3 Common Reasons for Neck Pain
For those who have encountered neck pain, you know how incredibly uncomfortable it can be. Since the neck is so close to the cranium, problems in the neck can also lead to headaches, vertigo and other unpleasant symptoms. To be clear, there are a limitless number of causes for neck pain. To get to the root of your neck problem, you need to be evaluated in person. However, here are a few of the most common causes of neck pain.
1. Your posture sucks. This generation is full of people who text frequently, sit at a computer all day or wear heavy backpacks. If you’re reading this article on your phone, is your head slouched forward? The average human head weighs about 12 pounds. The force it creates is drastically more when we slump our heads forward. This posture can make the muscles in the back of the neck overwork and is a significant role player in neck pain and headaches. Add up all the time you spend in a day with bad head posture (driving to and from work, sitting at a computer, texting etc.). Is it any wonder your neck hurts?
2. You’re stressed out. Our bodies are always affected when we feel negative emotions. Guess what organ is really close to our necks? The brain. Oftentimes those who suffer from neck pain will notice their pain flares up when they get into a stressful situation. Our brain’s attempt to process stress, especially unresolved conflict in our life, can light up our nervous system even if everything else about us seems healthy. If you have neck pain, start recording when your pain is at its best and worst. You may start to see a pattern.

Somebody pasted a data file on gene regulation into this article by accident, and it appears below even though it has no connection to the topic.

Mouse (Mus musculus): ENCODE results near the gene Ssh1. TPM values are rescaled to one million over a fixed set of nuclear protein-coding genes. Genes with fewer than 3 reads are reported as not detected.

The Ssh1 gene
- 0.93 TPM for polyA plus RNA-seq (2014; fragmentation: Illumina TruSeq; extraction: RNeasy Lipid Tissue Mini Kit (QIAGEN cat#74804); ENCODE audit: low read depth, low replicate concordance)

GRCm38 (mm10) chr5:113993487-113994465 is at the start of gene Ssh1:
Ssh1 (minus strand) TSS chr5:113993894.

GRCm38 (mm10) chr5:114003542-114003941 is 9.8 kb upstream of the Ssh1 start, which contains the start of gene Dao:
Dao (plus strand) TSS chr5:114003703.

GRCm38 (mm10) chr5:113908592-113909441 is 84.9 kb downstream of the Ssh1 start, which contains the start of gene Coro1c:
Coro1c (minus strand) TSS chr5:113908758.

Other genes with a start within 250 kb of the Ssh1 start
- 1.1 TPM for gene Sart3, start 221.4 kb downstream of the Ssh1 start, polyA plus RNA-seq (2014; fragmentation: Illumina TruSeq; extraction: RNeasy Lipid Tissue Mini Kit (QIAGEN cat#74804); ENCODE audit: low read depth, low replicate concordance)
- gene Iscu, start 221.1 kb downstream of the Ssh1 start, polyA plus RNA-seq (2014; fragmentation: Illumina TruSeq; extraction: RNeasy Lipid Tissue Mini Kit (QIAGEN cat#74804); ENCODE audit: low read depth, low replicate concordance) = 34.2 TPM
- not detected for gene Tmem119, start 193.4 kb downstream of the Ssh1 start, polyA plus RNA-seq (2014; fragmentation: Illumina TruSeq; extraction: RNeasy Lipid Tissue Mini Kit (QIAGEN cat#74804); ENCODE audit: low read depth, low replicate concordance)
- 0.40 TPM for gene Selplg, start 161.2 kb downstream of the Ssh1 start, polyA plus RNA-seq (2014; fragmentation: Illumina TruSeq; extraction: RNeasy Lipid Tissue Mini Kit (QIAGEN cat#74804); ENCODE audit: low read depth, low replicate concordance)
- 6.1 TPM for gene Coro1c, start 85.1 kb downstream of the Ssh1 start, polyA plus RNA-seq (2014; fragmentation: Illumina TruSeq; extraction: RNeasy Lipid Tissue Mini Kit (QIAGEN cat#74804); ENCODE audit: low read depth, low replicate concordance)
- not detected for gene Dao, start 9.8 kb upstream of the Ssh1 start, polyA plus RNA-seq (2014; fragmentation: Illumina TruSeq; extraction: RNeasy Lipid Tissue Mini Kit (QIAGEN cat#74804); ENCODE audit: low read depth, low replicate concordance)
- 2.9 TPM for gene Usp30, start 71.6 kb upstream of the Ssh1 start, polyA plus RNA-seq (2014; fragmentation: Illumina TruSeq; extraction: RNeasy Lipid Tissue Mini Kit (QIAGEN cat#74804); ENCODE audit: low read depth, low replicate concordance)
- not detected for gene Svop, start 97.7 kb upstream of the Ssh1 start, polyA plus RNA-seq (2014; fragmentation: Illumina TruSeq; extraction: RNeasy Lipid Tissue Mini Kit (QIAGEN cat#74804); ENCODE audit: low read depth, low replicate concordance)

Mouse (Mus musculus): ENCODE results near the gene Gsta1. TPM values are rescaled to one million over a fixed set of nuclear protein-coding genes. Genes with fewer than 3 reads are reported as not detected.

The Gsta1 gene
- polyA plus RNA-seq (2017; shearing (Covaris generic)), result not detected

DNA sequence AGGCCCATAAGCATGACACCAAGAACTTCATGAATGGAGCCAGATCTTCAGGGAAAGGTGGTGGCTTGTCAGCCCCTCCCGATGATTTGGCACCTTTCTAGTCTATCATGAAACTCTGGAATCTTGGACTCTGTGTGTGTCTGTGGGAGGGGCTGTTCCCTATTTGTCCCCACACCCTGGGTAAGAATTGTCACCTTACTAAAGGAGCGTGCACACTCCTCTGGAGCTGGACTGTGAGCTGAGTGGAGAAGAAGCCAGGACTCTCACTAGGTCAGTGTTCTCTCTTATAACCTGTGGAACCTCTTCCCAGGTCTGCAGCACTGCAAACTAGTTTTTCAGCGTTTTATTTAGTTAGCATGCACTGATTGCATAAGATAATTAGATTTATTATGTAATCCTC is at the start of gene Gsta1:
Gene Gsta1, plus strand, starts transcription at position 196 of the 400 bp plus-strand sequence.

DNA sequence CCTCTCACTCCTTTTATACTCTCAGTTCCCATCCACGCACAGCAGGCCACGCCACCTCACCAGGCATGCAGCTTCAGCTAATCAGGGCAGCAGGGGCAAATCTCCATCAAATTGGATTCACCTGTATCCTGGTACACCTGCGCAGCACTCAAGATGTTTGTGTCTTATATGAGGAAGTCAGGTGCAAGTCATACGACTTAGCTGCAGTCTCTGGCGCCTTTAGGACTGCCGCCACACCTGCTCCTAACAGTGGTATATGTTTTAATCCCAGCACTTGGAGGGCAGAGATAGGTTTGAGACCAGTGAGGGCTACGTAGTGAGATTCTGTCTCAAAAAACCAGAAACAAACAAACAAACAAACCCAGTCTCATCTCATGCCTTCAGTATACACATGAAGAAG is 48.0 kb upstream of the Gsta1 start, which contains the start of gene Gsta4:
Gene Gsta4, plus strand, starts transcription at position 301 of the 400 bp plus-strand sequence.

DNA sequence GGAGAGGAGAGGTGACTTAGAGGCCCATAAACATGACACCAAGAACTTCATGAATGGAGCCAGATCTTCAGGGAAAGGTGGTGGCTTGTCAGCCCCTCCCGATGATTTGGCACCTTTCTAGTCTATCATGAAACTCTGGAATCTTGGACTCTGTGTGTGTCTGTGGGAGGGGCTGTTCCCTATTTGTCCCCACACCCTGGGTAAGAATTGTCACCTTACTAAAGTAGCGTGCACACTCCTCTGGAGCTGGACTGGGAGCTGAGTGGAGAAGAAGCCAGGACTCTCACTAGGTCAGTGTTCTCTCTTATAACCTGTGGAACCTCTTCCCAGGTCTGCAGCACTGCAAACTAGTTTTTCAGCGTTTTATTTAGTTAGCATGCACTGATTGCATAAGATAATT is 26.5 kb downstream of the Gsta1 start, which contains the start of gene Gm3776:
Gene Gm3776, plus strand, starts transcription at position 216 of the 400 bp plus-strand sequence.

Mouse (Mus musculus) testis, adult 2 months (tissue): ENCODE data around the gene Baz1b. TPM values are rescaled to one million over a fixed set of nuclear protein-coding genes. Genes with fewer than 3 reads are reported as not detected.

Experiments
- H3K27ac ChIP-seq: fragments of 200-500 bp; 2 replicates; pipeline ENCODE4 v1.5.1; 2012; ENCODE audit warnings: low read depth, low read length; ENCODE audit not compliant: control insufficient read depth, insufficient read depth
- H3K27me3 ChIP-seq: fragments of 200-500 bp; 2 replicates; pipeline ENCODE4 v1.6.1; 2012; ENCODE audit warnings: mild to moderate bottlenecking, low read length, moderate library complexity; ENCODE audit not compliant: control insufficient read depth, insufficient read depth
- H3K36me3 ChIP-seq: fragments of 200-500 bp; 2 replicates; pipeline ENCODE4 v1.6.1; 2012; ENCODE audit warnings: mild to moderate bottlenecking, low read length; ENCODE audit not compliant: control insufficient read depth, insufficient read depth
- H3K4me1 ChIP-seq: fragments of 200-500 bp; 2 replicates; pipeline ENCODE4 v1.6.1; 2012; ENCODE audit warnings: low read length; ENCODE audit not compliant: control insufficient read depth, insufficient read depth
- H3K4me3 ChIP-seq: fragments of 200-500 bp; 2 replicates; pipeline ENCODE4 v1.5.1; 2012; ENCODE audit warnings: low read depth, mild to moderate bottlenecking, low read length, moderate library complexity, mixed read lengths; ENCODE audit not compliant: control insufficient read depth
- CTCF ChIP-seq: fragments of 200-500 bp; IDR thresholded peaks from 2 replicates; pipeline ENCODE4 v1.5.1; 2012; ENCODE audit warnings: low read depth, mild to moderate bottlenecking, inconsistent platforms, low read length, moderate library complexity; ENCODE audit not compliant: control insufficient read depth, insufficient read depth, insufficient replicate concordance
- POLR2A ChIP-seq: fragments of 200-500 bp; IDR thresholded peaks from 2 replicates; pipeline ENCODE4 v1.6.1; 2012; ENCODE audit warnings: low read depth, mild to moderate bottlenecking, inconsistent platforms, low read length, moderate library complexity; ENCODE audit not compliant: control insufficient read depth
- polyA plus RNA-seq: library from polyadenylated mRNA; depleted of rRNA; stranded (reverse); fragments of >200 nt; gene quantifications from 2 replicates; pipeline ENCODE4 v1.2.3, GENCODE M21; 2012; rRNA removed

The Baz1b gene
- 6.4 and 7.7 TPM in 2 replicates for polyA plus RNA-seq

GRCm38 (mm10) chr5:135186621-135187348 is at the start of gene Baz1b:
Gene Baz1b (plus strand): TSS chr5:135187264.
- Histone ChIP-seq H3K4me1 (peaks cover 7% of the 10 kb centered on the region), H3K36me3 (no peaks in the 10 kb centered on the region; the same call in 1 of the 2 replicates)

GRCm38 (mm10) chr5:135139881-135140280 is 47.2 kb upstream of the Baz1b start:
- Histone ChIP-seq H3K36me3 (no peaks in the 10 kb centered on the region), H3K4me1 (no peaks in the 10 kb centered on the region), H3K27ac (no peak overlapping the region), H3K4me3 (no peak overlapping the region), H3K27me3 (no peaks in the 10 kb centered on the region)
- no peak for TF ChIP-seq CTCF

3. You lack bodily stability. You may say, my balance is just fine. I can stand on one leg without falling. That’s not quite the balance I’m talking about. Your brain’s number one goal is to keep you safe and stable. If one part of your body becomes unstable due to muscular weakness or poor motor control, then another part of the body has to pick up the slack. This is especially true of people with cervical (neck) spine disc issues. Why is that disc bulging? Your brain thought it would be a good idea to compress your disc because of your lack of stability somewhere else. This is often difficult to assess on your own so it is vitally important to see a qualified professional who can help you.
Pain is complex and anyone who says they fully understand it is lying to you. However, when a variety of factors related to pain are treated, relief is possible. At SPARC, we examine you and help address a wide range of variables that can be influencing your pain.